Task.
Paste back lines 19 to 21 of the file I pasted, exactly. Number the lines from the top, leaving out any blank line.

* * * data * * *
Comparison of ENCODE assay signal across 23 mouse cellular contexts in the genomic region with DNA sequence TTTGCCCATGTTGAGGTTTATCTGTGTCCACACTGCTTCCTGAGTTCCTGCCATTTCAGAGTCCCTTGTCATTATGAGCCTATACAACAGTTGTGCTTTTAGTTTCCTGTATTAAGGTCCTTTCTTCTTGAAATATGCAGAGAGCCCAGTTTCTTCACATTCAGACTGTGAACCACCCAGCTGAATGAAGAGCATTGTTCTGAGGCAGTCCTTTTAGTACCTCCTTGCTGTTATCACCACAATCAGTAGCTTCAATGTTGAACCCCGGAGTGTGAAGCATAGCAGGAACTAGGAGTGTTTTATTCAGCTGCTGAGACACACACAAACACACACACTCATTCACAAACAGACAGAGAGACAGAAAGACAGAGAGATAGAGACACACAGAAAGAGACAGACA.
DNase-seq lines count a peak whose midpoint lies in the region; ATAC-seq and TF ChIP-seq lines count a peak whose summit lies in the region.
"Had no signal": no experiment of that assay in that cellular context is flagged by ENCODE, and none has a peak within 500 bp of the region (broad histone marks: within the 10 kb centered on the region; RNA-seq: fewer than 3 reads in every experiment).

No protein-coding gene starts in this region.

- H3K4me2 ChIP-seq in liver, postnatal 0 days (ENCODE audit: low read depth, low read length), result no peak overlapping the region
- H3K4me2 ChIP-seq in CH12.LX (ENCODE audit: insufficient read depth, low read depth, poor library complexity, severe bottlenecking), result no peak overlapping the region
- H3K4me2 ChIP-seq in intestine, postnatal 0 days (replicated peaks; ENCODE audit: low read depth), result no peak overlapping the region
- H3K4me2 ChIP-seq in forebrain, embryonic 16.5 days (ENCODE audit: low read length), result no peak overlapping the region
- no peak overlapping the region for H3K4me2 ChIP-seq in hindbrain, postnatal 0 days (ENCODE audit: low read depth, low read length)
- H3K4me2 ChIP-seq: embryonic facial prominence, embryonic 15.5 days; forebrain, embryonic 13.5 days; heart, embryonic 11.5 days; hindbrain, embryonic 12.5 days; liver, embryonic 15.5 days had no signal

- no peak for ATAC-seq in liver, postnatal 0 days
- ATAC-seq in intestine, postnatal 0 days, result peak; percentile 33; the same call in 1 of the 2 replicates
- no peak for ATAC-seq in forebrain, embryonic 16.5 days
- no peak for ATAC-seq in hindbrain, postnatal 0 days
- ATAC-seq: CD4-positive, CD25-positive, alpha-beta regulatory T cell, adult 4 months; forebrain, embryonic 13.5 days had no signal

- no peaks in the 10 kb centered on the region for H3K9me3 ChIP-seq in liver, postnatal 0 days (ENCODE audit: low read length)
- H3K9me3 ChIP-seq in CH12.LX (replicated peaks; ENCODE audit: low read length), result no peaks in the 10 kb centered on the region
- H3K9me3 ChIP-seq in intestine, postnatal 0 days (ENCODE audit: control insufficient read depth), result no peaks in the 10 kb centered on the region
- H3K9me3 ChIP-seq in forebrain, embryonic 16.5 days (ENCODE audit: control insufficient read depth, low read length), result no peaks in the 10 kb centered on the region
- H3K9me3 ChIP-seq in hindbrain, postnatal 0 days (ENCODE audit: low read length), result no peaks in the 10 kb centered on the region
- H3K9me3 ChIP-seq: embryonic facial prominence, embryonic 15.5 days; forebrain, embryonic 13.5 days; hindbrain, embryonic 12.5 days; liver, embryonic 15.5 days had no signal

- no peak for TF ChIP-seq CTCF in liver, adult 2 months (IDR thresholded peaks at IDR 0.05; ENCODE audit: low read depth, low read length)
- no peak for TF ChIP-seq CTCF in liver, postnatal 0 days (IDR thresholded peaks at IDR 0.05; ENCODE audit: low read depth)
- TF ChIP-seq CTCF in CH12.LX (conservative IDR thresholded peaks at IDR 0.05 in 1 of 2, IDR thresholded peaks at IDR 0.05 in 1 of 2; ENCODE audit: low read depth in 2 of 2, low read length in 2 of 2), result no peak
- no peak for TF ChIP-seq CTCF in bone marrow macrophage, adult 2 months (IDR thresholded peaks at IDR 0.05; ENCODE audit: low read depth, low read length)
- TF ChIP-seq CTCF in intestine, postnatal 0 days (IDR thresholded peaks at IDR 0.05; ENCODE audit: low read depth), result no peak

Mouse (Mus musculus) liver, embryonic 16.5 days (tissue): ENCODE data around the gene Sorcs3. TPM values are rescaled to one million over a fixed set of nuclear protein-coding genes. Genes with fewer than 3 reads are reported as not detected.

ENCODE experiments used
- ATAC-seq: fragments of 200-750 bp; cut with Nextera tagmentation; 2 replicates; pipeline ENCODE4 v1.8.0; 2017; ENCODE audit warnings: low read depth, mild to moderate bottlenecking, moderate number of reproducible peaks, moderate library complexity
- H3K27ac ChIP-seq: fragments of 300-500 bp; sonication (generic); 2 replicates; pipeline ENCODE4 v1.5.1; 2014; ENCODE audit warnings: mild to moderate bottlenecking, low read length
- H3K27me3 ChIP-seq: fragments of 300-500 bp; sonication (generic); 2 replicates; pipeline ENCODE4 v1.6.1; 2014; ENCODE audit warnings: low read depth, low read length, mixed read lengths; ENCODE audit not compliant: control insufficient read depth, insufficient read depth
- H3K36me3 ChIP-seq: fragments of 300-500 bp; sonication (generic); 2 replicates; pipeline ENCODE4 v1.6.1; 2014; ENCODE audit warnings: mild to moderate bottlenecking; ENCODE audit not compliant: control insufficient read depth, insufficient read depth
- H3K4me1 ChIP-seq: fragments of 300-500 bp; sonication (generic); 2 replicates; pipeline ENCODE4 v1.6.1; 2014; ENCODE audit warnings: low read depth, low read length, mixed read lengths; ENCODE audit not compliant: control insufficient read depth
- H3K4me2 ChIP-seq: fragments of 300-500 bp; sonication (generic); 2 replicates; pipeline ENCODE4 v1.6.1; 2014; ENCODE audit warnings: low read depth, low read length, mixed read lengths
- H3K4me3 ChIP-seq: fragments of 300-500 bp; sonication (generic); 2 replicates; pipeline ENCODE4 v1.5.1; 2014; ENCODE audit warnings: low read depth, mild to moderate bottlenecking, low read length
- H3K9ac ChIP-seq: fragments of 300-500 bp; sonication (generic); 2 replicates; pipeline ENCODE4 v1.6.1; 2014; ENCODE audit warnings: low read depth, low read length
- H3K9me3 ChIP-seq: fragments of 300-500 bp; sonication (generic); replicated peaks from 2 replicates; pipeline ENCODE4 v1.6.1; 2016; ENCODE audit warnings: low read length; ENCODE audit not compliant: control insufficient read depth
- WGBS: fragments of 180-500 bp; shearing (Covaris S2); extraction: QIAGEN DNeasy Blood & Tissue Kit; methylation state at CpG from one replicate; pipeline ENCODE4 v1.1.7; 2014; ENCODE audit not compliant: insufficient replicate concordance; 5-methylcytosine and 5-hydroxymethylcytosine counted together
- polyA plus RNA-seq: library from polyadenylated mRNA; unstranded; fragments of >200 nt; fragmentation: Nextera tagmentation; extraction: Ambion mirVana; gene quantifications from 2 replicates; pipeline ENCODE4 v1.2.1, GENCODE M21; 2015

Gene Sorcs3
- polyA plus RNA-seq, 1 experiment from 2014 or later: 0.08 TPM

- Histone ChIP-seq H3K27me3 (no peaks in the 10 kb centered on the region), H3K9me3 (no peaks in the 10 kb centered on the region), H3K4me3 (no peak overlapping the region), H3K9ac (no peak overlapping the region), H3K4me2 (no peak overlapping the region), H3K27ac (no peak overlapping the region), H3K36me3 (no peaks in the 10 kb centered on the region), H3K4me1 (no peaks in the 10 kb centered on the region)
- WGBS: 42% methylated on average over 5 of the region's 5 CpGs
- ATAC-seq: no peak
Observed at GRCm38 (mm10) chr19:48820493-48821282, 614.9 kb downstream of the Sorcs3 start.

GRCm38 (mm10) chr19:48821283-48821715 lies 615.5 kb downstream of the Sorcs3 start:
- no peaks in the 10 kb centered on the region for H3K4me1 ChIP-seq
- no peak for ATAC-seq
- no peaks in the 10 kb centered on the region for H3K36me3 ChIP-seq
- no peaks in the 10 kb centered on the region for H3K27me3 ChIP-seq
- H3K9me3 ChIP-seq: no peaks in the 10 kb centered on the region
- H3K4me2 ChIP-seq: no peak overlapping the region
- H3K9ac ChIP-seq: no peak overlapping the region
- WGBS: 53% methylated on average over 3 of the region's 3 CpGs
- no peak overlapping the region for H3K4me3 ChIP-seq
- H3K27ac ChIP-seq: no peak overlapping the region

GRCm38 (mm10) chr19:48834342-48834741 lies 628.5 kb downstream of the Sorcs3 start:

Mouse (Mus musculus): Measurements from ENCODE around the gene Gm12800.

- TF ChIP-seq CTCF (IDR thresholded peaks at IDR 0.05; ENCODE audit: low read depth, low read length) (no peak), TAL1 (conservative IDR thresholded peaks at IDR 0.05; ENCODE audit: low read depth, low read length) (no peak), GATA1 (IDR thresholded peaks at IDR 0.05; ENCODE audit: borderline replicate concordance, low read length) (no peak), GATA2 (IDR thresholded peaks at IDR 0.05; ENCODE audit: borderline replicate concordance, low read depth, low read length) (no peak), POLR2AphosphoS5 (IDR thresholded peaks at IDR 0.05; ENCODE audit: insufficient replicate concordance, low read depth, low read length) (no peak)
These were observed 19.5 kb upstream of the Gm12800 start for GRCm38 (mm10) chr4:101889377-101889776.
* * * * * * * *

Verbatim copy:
- H3K9me3 ChIP-seq in forebrain, embryonic 16.5 days (ENCODE audit: control insufficient read depth, low read length), result no peaks in the 10 kb centered on the region
- H3K9me3 ChIP-seq in hindbrain, postnatal 0 days (ENCODE audit: low read length), result no peaks in the 10 kb centered on the region
- H3K9me3 ChIP-seq: embryonic facial prominence, embryonic 15.5 days; forebrain, embryonic 13.5 days; hindbrain, embryonic 12.5 days; liver, embryonic 15.5 days had no signal